Reports suggest Apple is pushing record labels to put pressure on music services such as Spotify to remove their free tiers – a move which has attracted attention from US government anti-competition agencies.

Apple is set to launch its streaming music service in June at Apple's Worldwide Developers Conference, and it looks like an entry-level free tier is going to be off the menu.

There have already been rumours that Apple would not offer a freemium tier for its music service, and now reports suggest the company wants the rest of the industry to follow suit. 

The Verge reports that Apple is trying to use its considerable power to convince record labels not to renew Spotify's license to stream music through its free tier.

Spotify and YouTube, owned by Google, are said to be the two main services in Apple's sights, with sources suggesting Apple would pay Universal Music the fee it normally receives from YouTube if the label agreed to stop allowing its songs to be on YouTube for free.

Apple's efforts are said to have caught the attention of the US Department of Justice and the Federal Trade Commission, who are said to be looking closely at the company's business practices around music streaming.

More after the break

Spotify says it has over 60 million active users but only 15 million of those pay for the service, while Deezer also offers a free subscription plan. Removing the option of free tiers would leave plenty more people potentially in the market for a premium music service - no bad thing for Apple's new music service.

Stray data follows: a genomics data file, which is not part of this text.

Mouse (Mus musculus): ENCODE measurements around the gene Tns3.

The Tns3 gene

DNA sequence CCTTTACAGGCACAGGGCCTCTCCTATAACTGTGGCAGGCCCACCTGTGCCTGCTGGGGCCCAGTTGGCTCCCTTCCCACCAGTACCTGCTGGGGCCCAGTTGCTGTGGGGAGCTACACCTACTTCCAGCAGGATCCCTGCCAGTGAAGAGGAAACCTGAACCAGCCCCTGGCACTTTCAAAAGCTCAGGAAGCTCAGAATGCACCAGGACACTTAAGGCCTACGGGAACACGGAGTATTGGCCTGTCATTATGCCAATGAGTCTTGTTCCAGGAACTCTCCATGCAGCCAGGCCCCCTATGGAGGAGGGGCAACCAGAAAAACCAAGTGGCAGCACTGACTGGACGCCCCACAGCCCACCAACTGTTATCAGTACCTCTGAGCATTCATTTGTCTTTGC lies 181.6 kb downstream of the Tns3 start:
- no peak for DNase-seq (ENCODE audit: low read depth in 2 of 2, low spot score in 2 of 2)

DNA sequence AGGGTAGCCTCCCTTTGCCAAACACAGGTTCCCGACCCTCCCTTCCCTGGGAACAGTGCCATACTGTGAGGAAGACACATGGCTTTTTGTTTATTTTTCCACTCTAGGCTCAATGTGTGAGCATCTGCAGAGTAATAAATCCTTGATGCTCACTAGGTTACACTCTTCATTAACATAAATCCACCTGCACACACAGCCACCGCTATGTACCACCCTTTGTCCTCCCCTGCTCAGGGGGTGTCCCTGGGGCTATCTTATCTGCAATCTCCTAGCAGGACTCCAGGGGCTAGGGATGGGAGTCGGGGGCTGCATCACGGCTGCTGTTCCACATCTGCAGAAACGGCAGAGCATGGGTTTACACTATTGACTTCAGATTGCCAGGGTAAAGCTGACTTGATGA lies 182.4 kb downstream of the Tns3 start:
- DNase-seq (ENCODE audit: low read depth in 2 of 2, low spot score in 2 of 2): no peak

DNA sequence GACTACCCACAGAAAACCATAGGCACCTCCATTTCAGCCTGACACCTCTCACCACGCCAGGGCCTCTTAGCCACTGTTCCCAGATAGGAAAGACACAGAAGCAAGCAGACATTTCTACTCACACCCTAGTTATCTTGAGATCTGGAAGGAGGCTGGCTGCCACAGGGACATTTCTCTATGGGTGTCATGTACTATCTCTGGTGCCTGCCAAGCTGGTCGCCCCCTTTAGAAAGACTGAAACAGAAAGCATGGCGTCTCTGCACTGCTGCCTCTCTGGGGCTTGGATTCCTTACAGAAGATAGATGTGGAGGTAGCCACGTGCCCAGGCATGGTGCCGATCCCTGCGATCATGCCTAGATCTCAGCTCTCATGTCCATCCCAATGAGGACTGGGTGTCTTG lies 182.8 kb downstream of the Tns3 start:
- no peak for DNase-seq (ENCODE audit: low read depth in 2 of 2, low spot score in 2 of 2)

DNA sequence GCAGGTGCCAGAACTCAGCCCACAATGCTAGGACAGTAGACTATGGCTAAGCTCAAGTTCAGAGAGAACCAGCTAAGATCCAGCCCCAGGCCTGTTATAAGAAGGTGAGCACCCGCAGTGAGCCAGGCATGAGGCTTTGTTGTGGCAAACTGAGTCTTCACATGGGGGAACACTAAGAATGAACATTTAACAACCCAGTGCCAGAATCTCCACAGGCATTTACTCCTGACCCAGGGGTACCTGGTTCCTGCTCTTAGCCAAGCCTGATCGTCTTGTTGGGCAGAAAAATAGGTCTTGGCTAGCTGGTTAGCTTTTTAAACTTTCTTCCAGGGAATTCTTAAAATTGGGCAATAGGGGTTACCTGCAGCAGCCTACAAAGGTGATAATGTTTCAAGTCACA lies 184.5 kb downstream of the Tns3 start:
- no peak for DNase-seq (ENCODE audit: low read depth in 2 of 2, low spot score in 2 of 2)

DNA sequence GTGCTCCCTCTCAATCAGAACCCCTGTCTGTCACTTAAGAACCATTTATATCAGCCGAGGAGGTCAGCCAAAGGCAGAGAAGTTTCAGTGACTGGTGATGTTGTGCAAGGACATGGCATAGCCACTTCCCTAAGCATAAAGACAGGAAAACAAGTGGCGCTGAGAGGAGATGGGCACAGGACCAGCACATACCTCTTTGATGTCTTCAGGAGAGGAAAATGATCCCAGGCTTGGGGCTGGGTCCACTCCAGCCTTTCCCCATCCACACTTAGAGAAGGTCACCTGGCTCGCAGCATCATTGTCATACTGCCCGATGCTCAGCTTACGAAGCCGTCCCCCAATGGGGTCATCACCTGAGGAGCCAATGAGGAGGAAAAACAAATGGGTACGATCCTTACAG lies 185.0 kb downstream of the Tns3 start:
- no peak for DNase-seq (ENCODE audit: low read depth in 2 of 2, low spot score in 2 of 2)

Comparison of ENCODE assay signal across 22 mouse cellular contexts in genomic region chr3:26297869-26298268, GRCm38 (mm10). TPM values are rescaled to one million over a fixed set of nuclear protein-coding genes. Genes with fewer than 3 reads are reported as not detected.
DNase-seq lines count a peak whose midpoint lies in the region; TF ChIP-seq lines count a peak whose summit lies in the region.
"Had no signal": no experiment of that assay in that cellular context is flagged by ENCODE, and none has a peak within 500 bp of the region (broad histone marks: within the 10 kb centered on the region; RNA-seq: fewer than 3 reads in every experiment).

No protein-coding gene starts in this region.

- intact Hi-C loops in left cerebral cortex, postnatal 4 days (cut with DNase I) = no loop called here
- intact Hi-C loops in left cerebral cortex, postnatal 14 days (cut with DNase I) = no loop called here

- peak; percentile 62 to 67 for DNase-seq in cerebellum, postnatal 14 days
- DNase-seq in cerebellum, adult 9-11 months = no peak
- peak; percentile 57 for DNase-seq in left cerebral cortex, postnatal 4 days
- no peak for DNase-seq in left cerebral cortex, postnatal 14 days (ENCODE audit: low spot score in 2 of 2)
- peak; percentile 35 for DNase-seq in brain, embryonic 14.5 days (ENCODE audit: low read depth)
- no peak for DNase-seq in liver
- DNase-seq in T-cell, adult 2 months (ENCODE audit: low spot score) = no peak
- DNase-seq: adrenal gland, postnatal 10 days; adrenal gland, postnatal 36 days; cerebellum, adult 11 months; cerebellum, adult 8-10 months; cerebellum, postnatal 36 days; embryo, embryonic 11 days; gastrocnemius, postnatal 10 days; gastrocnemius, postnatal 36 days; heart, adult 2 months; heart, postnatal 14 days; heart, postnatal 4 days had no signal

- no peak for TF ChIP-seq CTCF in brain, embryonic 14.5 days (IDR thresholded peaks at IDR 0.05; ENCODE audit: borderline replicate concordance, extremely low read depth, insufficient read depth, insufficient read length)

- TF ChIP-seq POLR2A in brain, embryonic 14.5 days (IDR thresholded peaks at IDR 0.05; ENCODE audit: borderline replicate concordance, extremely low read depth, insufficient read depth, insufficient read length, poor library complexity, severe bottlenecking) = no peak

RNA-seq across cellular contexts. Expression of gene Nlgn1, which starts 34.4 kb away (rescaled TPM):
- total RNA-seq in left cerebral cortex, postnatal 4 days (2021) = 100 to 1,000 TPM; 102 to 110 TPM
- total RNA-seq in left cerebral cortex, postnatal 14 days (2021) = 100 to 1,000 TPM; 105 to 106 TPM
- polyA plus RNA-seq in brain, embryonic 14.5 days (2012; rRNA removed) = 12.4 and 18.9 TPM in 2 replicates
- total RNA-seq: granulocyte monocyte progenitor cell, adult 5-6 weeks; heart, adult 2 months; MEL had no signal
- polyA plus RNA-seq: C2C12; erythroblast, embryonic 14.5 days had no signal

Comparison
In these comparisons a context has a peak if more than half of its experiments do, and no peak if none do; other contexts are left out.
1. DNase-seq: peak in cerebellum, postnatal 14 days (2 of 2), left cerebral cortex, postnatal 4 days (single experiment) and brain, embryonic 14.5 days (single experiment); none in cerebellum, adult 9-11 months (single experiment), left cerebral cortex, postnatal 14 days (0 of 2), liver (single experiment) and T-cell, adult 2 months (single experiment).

We expect to see Apple's streaming music service unveiled in June at WWDC, which gets underway on 8th June. It's widely-rumoured to be a revamped version of the Beats Music service, following Apple's $3bn acquisition of Beats in May 2014.

It's expected to be more deeply ingrained in to Apple's iTunes ecosystem, most likely a standard app within the new iOS 8.4, instantly putting Apple's Music service on millions of iPhones.

Apple has been busy hiring music producers and DJs who are expected to be leading Apple's content curation teams. Four BBC music executives joined Apple last month, following in the footsteps of Radio 1 DJ Zane Lowe.

CD-quality streaming rival Tidal has already put playlists, editorial content and exclusives at the centre of its offering, with the company's star-studded backers releasing songs and live concerts exclusively on Tidal.

It remains to be seen whether Apple will offer lossless, high quality streams and indeed the extent to which it might offer exclusive music. All is set to be revealed next month.

MORE: Best music streaming services 2015

[via The Verge]

Comments

Friesiansam's picture

Apple want to squeeze Google

Apple want to squeeze Google out and increase profits for itself and we are expected to just fall into line and help them make more money. Well, no more free Spotify won't see me going to Apple.

Jota180's picture

Apple can suck my apples.

Apple can suck my apples.